In today’s post Patrick Franklin presents egalitarian theology in a nutshell. He writes, “In order to understand difficult passages of Scripture, including the parts of Scripture that seemingly place limitations on the full equality of women in the church and in the home, it’s helpful to consider the “big picture” message of the Bible with respect to the equality of men and women. The following 10 points offer a quick summary of what I understand to be the teaching of Scripture, interpreted in the light of tradition, reason, and experience of God.”
1. Genesis 1–2 teaches that men and women were created to be equal. Both men and women were created in the image of God (Gen. 1:26–28) and both were included in the vocational mandate to be fruitful, multiply, fill the earth, subdue it, and rule over all that God has made…
Mother’s Day makes me think about God’s maternal side. Christianity has been guilty of a patriarchal history that has been oppressive of women. Our conception of God as masculine, e.g. God as Father or King, certainly contributes to our slide into patriarchy. Although written in patriarchal contexts, the Bible itself does not refer to God exclusively in masculine metaphors. There are, albeit few, feminine metaphors used to describe God in the Bible. In this post, I want to highlight the maternal or motherly metaphors used: God as mother bird, God as mother bear, and God as human mother.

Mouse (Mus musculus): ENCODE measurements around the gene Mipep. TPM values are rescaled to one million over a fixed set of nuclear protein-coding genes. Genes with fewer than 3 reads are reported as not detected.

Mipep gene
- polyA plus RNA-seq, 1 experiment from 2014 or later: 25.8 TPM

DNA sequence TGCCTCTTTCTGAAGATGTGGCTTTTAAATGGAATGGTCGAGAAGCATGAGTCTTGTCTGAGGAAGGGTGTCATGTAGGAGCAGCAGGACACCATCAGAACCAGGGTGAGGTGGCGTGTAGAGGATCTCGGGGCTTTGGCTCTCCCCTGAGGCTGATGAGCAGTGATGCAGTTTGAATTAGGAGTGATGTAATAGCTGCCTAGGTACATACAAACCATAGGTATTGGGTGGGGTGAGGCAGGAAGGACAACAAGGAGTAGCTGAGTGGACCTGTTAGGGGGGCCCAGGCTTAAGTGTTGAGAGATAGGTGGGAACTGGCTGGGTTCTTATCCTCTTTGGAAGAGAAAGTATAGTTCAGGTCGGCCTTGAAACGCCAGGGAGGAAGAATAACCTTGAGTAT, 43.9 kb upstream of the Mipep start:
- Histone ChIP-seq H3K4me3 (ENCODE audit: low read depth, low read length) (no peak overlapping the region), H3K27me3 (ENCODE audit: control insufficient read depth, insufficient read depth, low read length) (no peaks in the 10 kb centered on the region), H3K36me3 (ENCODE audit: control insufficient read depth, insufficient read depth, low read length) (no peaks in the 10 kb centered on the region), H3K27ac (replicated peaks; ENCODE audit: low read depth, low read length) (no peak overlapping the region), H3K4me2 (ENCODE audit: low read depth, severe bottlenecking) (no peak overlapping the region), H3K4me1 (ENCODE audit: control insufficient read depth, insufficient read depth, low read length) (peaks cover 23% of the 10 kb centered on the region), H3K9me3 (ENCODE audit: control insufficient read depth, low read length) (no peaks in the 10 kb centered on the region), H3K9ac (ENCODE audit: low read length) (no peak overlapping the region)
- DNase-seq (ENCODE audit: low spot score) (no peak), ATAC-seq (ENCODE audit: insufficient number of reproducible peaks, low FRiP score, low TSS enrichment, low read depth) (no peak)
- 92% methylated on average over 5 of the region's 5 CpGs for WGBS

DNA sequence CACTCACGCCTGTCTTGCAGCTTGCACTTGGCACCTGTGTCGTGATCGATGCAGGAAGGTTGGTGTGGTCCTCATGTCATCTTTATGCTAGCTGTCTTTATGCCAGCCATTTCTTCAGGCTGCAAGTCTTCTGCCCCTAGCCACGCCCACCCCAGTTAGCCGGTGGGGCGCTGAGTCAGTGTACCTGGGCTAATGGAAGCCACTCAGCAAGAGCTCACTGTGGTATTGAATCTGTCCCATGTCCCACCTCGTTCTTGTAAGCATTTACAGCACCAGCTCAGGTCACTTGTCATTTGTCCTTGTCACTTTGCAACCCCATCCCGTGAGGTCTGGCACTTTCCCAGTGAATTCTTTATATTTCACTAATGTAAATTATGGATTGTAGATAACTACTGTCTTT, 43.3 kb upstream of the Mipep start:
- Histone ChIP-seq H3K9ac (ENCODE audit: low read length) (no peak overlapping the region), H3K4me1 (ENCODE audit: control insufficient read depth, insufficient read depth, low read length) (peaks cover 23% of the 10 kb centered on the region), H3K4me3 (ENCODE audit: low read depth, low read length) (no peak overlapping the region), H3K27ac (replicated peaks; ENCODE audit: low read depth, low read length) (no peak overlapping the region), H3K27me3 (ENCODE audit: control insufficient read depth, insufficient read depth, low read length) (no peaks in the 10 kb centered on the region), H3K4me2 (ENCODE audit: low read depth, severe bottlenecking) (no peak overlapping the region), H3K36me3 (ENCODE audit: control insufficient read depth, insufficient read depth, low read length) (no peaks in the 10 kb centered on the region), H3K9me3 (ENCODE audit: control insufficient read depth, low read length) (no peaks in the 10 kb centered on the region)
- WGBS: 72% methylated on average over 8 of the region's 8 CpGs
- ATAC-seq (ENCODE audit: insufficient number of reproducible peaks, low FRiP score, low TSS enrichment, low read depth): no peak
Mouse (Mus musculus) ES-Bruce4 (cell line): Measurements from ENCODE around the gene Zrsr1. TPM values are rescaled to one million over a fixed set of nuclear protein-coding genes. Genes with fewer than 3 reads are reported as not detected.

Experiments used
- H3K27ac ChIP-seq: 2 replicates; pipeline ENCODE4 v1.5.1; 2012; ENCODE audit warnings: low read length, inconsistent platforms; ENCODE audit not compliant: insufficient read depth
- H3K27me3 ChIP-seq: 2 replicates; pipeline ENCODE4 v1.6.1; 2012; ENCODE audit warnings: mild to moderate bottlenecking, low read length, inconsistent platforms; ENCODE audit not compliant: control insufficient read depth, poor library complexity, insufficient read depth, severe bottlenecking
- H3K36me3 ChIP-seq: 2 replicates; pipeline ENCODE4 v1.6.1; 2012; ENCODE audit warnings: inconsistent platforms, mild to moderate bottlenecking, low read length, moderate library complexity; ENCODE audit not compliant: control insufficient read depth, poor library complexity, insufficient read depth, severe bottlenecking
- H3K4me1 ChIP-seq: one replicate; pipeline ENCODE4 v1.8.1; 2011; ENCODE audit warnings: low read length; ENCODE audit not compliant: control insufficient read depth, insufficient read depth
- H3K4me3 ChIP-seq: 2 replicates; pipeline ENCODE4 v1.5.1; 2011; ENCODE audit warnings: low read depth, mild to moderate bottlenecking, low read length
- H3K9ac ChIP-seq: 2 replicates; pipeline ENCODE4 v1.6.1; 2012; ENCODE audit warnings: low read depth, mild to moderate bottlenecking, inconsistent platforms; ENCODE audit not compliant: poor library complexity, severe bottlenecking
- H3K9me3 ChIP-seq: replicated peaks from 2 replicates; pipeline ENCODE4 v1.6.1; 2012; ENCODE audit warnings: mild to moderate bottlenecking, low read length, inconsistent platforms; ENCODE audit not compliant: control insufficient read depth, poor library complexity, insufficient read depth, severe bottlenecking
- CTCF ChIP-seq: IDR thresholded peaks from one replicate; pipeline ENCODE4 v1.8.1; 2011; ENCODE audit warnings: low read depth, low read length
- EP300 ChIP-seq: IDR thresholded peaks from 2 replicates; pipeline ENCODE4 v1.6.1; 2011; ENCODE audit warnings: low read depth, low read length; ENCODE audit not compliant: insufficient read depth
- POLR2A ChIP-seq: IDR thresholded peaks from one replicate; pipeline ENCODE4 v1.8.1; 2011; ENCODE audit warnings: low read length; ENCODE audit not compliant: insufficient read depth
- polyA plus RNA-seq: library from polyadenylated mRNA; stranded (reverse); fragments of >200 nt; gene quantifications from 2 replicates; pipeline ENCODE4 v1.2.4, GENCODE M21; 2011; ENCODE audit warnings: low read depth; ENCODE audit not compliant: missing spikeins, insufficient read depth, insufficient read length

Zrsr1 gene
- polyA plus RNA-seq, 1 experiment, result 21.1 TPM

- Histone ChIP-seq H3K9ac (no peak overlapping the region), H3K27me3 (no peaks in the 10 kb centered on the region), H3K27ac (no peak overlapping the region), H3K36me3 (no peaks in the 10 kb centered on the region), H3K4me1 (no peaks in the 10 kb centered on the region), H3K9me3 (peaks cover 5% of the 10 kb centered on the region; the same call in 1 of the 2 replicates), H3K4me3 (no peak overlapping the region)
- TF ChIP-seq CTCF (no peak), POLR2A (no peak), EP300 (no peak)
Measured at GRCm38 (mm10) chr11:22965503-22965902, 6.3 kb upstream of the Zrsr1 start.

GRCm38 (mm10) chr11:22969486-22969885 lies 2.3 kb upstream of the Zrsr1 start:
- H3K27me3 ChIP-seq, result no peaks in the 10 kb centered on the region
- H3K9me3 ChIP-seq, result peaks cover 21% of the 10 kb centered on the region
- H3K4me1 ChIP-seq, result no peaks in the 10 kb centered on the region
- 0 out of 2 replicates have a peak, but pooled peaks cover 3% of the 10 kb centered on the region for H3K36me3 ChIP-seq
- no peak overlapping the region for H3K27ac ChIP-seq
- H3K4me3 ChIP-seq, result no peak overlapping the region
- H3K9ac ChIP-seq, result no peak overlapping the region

Certain passages in 1 Peter are sometimes used to support the idea of hierarchy in Christian marriage, but a closer look reveals that this letter is one of the strongest biblical commentaries on the injustice of such a model. In today’s post, Heather Celoria lays out a convincing argument that “In the same way” that all believers are being urged to submit to governmental authority, wives are being encouraged to suffer in an unjust hierarchical institution for the sake of Christ.
A culture is built around the stories it tells. After telling my story of spiritual abuse and marginalization as a woman leader in the church, a man who attended a different church dismissed my story since it was not his own faith community experience.